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Maya Angelou. Poet and Activist Heroine 1928-2014. Education. Maya Angelou attended California Labor School and George Washington High School Dropped out of school at the age of 14 soon after Studied dance with Martha Graham and danced with Alvin Ailey on television reality shows
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Maya Angelou Poet and Activist Heroine 1928-2014
Education • Maya Angelou attended California Labor School and George Washington High School • Dropped out of school at the age of 14 soon after • Studied dance with Martha Graham and danced with Alvin Ailey on television reality shows • Earned over fifty honorary degrees for her works at various colleges
Life • Lived in Stamps, Arkansas as a child and experienced brutal discrimination • She loved the art of dance and earned a scholarship to San Francisco Labor School, where she dropped out, and rejoined to earn a diploma, soon after she had her child • In 1954 and 1955, she traveled to Europe with her opera, Porgy and Bess • In 1957, she recorded her first album, Calypso Lady
Early Adulthood • In 1958, Maya moved to New York to join the Harlem Writer’s Guild • She later acted in the famous Off-Broadway production, The Blacks • Soon after she continued to write and perform in her own production, Cabaret for Freedom • In 1960, she moved to Cairo, Egypt, and found work on the English portion of The Arab Reporter • The next year, Maya moved to Ghana
Life in Africa • She found work at the University of Ghana, and as the editor of The African Review, and as a writer for The Ghanian Times • While living in Ghana, Maya met Malcolm X • She moved back to the U.S. in 1964, to help X found his Organization of African American Unity • Soon after she arrived in the U.S., Malcolm X had been assassinated • She then met Dr. Martin Luther King Jr.
Inspiration • Dr. MLK had swiftly asked her to serve as Northern Coordinator for his Southern Christian Leadership Conference • On April 4, 1968, Angelou’s birthday, King was assassinated, leaving Angelou completely shocked • The assassination of King had sparked her want to write poetry about the struggles of the African American community • With the help of James Baldwin, she published her first piece of poetry, I Know Why the Caged Bird Sings
Film Life • Maya continued her life in the arts with film making and acting • She made appearances on the trail-blazing television adaptation of Alex Haley’s Roots in 1977 • She was also in John Singleton’s Poetic Justice • In 2008, Maya Angelou starred in M.K. Asante’s The Black Candle, and composed poetry for it
Political Life • Maya served on two presidential committees in her life • In 2000, Angelou won the Presidential Medal of the Arts • In 2008, she won the Ford’s Theatre Lincoln Medal, a medal for leaving a lasting legacy on America, similar to President Lincoln himself • She is nowadays known as Dr. Maya Angelou, due to her outstanding academic career, and art career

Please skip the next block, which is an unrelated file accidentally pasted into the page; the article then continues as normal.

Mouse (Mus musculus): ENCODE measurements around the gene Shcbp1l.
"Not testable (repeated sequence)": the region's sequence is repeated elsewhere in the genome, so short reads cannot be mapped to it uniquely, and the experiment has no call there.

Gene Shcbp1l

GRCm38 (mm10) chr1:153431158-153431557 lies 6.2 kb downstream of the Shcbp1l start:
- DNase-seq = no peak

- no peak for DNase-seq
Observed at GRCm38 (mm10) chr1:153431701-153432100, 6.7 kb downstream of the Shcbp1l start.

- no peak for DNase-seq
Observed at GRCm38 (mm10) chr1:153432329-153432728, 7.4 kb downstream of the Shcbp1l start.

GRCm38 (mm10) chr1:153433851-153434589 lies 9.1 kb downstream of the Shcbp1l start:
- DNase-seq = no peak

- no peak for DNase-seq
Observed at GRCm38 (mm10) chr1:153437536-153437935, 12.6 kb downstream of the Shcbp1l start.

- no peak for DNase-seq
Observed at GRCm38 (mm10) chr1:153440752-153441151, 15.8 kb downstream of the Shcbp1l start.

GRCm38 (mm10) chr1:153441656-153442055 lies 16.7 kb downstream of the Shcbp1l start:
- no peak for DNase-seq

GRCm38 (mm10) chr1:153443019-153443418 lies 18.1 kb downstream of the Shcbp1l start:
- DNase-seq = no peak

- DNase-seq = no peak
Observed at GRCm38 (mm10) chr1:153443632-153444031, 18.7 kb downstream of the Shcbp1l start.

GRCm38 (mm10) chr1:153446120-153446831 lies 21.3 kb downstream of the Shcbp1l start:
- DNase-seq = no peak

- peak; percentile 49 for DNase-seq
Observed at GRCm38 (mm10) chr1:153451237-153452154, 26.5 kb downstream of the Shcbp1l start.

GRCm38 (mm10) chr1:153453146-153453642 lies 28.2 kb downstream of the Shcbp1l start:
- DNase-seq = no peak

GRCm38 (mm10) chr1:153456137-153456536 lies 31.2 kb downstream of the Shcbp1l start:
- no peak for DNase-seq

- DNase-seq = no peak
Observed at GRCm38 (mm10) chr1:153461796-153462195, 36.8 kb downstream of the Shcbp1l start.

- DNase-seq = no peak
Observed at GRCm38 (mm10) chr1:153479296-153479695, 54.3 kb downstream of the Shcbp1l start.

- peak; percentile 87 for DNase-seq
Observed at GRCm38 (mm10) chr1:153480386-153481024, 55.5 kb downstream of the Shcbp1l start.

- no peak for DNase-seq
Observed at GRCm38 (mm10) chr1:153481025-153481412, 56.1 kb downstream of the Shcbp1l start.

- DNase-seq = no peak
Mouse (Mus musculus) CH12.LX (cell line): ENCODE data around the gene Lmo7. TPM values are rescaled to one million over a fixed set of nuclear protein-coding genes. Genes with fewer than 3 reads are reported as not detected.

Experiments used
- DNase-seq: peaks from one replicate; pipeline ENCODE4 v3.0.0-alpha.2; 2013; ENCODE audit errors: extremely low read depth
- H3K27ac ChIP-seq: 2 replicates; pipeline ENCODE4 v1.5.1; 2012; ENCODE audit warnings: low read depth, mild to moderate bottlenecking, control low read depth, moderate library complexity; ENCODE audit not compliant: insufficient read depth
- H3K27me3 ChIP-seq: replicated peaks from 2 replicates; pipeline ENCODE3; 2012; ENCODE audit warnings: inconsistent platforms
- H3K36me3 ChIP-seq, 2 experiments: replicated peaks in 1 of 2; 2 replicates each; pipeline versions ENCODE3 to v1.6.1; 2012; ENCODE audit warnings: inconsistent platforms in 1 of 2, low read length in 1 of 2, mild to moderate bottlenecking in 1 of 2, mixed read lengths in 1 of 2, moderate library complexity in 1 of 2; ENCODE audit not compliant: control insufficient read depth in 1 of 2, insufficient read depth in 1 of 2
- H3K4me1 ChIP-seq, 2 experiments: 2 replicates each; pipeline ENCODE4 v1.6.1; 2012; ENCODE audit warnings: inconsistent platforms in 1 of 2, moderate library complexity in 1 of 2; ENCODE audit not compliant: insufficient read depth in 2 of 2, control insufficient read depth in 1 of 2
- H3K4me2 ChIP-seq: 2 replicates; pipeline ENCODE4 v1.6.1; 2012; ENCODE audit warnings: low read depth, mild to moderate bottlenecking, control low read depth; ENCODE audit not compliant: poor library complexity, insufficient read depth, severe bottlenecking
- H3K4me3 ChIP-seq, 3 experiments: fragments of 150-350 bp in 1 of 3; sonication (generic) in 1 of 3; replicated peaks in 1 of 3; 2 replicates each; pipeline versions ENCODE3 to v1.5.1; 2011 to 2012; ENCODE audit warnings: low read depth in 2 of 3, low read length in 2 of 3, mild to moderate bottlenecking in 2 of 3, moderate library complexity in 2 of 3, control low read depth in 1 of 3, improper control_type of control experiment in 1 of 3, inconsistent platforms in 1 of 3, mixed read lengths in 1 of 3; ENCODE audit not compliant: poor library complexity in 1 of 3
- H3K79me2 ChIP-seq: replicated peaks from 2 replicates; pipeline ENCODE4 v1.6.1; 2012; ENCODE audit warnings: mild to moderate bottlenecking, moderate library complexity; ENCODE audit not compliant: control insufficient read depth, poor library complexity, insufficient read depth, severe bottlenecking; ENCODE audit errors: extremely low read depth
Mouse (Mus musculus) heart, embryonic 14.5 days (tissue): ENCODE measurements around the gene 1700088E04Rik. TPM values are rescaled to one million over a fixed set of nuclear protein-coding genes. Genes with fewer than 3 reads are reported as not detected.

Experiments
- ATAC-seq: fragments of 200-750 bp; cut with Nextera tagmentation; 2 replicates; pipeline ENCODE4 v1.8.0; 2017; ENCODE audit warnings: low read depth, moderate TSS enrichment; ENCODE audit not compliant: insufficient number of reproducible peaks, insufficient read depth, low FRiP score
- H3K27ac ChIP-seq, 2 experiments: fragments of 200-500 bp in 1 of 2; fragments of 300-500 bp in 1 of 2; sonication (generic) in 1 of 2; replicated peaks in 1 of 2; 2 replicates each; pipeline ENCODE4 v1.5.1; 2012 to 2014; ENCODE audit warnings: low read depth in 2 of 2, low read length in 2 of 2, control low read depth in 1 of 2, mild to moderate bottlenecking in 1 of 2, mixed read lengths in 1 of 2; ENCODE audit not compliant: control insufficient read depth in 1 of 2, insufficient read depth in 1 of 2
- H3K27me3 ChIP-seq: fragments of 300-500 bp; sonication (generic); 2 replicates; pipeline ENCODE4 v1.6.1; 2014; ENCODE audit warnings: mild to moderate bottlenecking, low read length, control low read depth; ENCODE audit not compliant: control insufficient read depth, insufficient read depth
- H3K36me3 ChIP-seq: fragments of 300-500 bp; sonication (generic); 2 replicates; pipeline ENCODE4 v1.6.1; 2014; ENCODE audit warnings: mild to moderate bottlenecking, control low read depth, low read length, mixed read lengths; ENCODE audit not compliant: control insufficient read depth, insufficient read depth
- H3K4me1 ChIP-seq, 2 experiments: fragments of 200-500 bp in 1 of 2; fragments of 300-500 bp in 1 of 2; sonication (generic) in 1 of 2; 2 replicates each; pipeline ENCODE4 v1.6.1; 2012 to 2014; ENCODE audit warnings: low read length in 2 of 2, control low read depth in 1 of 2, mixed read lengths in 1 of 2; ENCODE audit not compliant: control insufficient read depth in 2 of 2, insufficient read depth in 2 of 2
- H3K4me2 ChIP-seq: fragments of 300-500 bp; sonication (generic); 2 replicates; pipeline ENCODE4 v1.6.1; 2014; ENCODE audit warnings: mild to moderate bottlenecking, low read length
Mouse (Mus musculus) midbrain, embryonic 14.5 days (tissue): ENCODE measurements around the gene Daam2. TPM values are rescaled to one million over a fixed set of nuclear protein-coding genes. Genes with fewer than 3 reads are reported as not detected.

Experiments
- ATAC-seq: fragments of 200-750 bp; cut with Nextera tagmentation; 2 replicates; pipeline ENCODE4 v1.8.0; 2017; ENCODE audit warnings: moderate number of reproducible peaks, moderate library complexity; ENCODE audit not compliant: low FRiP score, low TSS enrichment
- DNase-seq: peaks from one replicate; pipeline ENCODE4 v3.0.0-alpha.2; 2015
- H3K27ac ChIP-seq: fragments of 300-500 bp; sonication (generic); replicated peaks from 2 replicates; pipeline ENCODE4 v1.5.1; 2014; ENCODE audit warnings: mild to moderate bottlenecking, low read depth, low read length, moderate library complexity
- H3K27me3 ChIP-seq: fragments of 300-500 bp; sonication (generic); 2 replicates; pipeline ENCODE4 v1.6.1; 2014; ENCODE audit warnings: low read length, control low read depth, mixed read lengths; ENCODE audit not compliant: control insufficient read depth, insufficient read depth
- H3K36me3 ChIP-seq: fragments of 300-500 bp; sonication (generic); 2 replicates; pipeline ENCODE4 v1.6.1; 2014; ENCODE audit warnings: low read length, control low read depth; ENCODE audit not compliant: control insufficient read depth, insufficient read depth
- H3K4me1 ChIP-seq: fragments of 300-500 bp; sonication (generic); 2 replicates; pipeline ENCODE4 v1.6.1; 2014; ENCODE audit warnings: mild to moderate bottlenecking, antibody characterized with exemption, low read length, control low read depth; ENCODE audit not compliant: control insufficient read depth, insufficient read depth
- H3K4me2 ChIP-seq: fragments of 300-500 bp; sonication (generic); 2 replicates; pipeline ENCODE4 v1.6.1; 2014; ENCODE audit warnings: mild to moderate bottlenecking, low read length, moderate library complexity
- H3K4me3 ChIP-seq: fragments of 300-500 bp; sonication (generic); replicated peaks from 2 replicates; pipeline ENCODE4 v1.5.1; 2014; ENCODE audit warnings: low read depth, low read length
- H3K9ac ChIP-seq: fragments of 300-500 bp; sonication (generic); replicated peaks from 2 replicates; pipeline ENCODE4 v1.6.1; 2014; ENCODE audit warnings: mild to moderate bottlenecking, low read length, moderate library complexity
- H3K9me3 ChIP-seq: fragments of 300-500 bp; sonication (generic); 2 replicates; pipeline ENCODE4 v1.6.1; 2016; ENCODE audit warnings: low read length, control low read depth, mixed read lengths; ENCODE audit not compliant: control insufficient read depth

Poetical Life • Maya Angelou lived a long, rich, and beautiful, yet unfortunate and macabre life, which is what inspired her to write her artistic poetry • Maya’s main theme in poetry was the living and loving of life and the fight against racial discrimination • She also has many cook books, and books on her life as a dancer and actress
Harlem Hopscotch • A poem that discusses the hardships of living in the slums of New York, in Harlem • “Good things for the ones that’s got” • In lines one through four, the poem tells that that in Harlem, work is a complex thing for Blacks, and that even children are aware of the harsh conditions, thud playing hopscotch to find good times in the environment they live in, and they are constantly looking out for their own well-being • “Everybody for hisself”
Harlem Hopscotch • In lines five through eight, Angelou is stating that despite there being almost nothing for the blacks, they must keep pushing on, because that is what they do to survive in the harsh world thy were put into • “Since you black, don’t stick around” • Lines nine through twelve state that people can only wait for work, and that if they do anything very good, they aren’t rewarded, but if they do slightly bad, they get overly punished
Harlem Hopscotch • The closing couplet of this poem is a statement that shows that all of the hopping in her hopscotch game may have ended up not helping her, but the effort that she put into it turns her into a winner, so it is a theme that states that you may do a lot and never be rewarded with what you need, but if you put any effort into your life, you are happy with what the effort you put into it, you had a good life
References • "Harlem Hopscotch." Poetry for Students. Ed. Marie Rose Napierkowski and Mary Ruby. Vol. 2. Detroit: Gale, 1998. 92-101. Gale Virtual Reference Library. Web. 30 May 2014. • "Maya Angelou - Biography." Maya Angelou - Biography. Hart+Vine, 2014. Web. 01 June 2014.